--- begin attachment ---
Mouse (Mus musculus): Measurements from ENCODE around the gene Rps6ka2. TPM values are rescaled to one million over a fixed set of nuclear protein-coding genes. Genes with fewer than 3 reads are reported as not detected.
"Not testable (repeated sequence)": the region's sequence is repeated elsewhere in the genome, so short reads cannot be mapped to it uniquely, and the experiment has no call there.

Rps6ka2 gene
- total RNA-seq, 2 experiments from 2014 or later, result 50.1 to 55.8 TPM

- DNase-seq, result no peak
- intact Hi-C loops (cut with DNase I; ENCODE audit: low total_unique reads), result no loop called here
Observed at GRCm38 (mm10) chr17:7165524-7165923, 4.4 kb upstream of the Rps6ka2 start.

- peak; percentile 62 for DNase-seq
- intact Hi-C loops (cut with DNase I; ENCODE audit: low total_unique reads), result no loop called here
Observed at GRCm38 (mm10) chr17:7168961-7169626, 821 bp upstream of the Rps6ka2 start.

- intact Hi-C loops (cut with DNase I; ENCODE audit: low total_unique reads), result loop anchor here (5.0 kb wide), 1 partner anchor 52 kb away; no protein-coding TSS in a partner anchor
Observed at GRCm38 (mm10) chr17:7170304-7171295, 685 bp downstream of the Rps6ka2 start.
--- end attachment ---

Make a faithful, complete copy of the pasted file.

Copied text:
Mouse (Mus musculus): Measurements from ENCODE around the gene Rps6ka2. TPM values are rescaled to one million over a fixed set of nuclear protein-coding genes. Genes with fewer than 3 reads are reported as not detected.
"Not testable (repeated sequence)": the region's sequence is repeated elsewhere in the genome, so short reads cannot be mapped to it uniquely, and the experiment has no call there.

Rps6ka2 gene
- total RNA-seq, 2 experiments from 2014 or later, result 50.1 to 55.8 TPM

- DNase-seq, result no peak
- intact Hi-C loops (cut with DNase I; ENCODE audit: low total_unique reads), result no loop called here
Observed at GRCm38 (mm10) chr17:7165524-7165923, 4.4 kb upstream of the Rps6ka2 start.

- peak; percentile 62 for DNase-seq
- intact Hi-C loops (cut with DNase I; ENCODE audit: low total_unique reads), result no loop called here
Observed at GRCm38 (mm10) chr17:7168961-7169626, 821 bp upstream of the Rps6ka2 start.

- intact Hi-C loops (cut with DNase I; ENCODE audit: low total_unique reads), result loop anchor here (5.0 kb wide), 1 partner anchor 52 kb away; no protein-coding TSS in a partner anchor
Observed at GRCm38 (mm10) chr17:7170304-7171295, 685 bp downstream of the Rps6ka2 start.